Kate Morton: The Distant Hours

by Rachel Baker on April 30, 2011

I just recently finished Kate Morton’s The Distant Hours.  Now, I must say, I would probably never have read this, based on my review of The House at Riverton and the subsequent comment on that review regarding The Forgotten Garden.  However, the book came into my hands along with a few others, and I figured I’d go ahead and read it.  I normally like to see how authors have grown, particularly when I read their first novel.

I read it slowly, only during the late evening hours – remembering all the extra characters of The House at Riverton and not wanting to miss anything in the hopes that everyone had a purpose.

To my happy surprise, all the characters are a part of the story. There aren’t many characters in this story, and each one of them has a reason for being there.  Its clear who the main characters are and who the bit players in the story are. The Distant Hours shows improvement in interpersonal relationships between characters.

I enjoyed the book for the most part.  Though having not read The Forgotten Garden, I think I can say, Morton has the ability to visualize a good story.  The idea for both The House at Riverton and The Distant Hours were both very intriguing and engaging.  However, it seems she gets tired in the last 1/3 of both of these books.  In The Distant Hours, I feel like she rushed the most important parts of the story, wrapping it all up with a frazzled little scrap of twine and presented it to the public.  Morton’s forte, I believe is, building a story, not ending it.  I think if she used less words in the first half, her endings would be much more powerful.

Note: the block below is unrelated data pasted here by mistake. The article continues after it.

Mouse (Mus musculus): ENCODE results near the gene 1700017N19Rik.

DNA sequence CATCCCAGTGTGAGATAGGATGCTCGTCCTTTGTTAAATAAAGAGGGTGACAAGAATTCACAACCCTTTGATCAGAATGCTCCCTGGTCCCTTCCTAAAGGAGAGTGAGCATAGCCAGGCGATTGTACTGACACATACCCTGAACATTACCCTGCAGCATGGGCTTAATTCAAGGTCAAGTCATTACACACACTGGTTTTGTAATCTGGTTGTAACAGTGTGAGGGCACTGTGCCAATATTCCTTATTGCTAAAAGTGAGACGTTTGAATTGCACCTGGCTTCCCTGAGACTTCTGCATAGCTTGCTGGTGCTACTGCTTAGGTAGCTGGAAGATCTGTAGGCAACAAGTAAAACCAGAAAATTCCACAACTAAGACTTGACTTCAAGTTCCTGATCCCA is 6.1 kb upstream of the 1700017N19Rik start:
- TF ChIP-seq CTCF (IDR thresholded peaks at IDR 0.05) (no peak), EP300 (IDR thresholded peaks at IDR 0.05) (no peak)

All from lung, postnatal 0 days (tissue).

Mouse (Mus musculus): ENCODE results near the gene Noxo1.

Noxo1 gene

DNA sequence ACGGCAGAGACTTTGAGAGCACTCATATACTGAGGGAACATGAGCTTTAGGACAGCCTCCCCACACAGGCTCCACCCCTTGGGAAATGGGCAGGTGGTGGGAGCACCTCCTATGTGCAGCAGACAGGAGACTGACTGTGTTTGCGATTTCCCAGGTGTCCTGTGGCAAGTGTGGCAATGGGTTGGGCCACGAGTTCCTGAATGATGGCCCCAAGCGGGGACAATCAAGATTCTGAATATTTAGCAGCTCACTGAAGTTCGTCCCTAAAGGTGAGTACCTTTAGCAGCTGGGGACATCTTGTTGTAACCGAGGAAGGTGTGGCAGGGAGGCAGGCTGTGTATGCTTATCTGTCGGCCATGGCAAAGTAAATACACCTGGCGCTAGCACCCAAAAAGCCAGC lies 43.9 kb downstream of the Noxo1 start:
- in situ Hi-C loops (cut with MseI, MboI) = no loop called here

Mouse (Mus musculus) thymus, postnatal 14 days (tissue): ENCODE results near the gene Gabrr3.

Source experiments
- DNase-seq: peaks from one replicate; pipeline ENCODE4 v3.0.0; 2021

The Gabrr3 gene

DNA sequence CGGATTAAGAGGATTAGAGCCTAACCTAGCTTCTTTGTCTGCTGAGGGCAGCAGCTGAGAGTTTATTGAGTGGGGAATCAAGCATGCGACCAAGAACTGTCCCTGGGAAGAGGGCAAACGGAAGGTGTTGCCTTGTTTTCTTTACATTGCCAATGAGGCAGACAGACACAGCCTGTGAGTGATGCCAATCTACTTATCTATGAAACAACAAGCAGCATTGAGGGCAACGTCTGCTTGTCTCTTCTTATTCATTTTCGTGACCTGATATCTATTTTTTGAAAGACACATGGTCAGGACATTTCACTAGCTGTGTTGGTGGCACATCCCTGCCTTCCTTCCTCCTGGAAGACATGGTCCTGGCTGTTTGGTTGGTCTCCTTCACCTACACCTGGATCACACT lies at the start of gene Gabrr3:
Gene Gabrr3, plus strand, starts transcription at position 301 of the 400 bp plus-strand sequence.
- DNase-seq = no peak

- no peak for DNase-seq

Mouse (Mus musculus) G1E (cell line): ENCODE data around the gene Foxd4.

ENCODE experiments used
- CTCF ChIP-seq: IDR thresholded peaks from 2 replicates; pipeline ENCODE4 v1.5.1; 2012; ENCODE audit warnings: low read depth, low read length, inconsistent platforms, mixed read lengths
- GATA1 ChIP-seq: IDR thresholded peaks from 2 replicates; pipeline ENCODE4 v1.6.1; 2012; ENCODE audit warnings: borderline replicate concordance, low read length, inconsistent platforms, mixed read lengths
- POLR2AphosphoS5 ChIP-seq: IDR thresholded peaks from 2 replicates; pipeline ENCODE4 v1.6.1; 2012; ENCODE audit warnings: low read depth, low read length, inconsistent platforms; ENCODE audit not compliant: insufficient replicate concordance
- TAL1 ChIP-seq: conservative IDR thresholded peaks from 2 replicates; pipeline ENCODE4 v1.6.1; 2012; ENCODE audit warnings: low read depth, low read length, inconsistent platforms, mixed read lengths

Frankly, the disappointment with her books, for me at least, is the lackluster endings.  In The Distant Hours, from the first time we meet the sisters, I pretty much suspected which one was going to commit the reason for secrecy; from the first time we heard about the twins mother dying in a fire and then knowing father had lost his mind with guilt, I knew he probably actually killed mother; and one could figure out that the mud man probably had his roots in this event whatever it was.

Unlike The House at Riverton, the clues were not as blatant; but that’s why I figured it out.  It was almost like the author tried too hard to keep the clues hidden, thusly making it obvious that the sweet little old lady, not the tough old broad nor the old lady that had lost all her faculties, was the one who committed some heinous crime.  There’s a balance that should be met between putting all the clues out there and trying to hide them too much.  Great mysteries have this balance; and in my humble opinion,  The Distant Hours seems more of a mystery than just your basic gothic novel.